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Hershey, Nestle, Mars Beat Appeals in Child Labor Label Suits

June 16, 2020, 9:11 PM

Nestle, Mars, and Hershey can’t be held liable under Massachusetts consumer protection law for allegedly failing to disclose that their chocolate is made with child slave labor, the First Circuit said Tuesday.

Danell Tomasella alleged in separate cases that the companies’ nondisclosure of the use of child labor in their West Africa cocoa supply chains violates the Massachusetts Consumer Protection Act, and that the defendants were unjustly enriched. The would-be class suits were consolidated for appeal.

Tomasella failed to state a plausible claim that the omission was deceptive or unfair under the Massachusetts law, the U.S. Court of Appeals for the First Circuit said. It affirming dismissals against Nestlé USA Inc., Mars Inc., and Hershey Co.

The exploitation of children in the supply chain from which U.S. confectionery corporations continue to source the cocoa beans that they turn into chocolate is a humanitarian tragedy, the appeals court said.

But the court considered only “the very narrow question” whether the alleged failure to include information on the packages regarding upstream labor abuses constitutes an unfair or deceptive business practice within the meaning of the state law.

The omissions aren’t deceptive under the law because they lack the requisite capacity to mislead consumers, the court said.

And Tomasella hasn’t shown the packaging omissions are “unfair” under the law, the court said.

The nondisclosures don’t “fall within the penumbra of any established concepts of unfairness,” the court said.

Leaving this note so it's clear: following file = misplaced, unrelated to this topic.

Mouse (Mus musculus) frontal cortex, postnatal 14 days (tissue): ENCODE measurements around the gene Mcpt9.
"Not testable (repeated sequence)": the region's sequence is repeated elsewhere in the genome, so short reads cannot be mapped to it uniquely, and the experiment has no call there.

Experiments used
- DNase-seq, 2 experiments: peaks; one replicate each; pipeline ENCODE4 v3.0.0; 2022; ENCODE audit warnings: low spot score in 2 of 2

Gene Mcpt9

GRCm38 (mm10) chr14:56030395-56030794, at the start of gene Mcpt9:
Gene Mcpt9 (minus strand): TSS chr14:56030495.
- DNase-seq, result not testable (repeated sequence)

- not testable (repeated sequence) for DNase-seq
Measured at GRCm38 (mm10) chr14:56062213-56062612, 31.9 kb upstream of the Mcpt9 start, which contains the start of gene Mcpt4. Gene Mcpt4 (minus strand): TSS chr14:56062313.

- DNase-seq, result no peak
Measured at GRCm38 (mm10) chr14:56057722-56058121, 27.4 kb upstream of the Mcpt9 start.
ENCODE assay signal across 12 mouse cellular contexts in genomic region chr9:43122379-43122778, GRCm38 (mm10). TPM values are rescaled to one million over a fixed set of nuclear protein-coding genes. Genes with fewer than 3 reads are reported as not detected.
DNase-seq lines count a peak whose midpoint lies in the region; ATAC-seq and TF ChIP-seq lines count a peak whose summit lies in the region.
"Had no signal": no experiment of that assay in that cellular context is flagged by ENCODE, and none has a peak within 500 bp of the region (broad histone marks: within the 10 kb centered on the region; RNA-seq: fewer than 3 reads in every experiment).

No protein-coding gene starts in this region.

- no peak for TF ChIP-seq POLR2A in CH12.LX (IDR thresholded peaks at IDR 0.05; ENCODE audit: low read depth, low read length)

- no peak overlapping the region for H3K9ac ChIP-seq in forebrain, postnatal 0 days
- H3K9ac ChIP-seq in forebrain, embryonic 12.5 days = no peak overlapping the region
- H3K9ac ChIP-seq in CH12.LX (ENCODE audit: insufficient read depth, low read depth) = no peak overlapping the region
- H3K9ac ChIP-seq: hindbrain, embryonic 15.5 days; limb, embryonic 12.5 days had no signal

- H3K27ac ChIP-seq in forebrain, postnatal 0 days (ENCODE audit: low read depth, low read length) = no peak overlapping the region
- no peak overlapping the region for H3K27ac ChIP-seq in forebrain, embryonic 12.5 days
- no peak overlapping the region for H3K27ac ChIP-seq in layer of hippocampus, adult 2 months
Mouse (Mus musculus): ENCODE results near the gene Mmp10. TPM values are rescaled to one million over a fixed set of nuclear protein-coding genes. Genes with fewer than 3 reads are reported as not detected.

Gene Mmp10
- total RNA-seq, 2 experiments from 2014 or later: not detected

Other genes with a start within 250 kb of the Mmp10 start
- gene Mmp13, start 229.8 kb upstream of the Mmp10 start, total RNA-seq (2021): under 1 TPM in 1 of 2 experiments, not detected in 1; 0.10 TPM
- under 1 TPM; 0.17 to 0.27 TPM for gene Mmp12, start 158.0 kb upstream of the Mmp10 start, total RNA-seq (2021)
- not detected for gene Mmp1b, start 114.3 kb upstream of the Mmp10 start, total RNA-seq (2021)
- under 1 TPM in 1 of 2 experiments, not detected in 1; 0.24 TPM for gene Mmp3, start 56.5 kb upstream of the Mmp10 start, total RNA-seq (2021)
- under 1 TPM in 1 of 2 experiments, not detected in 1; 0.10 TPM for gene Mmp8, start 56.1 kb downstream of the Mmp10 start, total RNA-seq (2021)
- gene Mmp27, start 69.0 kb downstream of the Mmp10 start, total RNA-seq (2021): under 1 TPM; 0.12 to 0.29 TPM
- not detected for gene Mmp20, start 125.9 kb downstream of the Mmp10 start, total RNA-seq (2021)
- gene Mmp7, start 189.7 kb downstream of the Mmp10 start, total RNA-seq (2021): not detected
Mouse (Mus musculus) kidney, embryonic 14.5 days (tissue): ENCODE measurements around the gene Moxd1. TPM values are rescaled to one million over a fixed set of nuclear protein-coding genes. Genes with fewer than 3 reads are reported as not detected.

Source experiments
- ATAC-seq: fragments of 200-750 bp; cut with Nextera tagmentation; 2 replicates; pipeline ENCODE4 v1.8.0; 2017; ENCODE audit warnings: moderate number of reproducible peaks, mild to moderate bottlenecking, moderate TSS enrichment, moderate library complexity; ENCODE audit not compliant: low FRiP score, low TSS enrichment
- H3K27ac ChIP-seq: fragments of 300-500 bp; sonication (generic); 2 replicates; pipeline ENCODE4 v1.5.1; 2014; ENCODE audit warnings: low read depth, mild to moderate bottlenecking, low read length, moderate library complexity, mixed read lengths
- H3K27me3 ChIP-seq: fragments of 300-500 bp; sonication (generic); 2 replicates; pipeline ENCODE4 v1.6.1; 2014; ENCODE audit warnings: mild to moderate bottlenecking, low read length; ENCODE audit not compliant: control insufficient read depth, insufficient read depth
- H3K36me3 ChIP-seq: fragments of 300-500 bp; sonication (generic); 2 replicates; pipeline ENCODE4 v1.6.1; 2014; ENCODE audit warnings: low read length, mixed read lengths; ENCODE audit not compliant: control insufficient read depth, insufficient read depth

Nor does Tomasella provide any basis on which to conclude that the companies tricked consumers, or took advantage of their assumptions for capital gain, it said.

The companies have repeatedly made information about the prevalence of the worst forms of child labor in their supply chains publicly available through their websites and other media, the court said.

This mitigates the concern raised that their omission at the point of sale is unethical under the consumer law regardless of whether Tomasella or the putative class members were, or should have been, cognizant of the website disclosures, the court said.

The court also affirmed dismissal of her unjust enrichment claims.

Judge Juan R. Torruella wrote the opinion, joined by Judges Sandra L. Lynch and William J. Kayatta Jr.

Hagens Berman Sobol Shapiro LLP represented Tomasella. White & Case LLP represented Nestlé. Williams & Connolly LLP represented Mars. Belknap Webb & Tyler LLP represented Hershey.

The case is Tomasella v. Nestle USA, Inc., 1st Cir., No. 19-01130, 6/16/20.

To contact the reporter on this story: Julie Steinberg in Washington at jsteinberg@bloomberglaw.com

To contact the editors responsible for this story: Rob Tricchinelli at rtricchinelli@bloomberglaw.com; Nicholas Datlowe at ndatlowe@bloomberglaw.com

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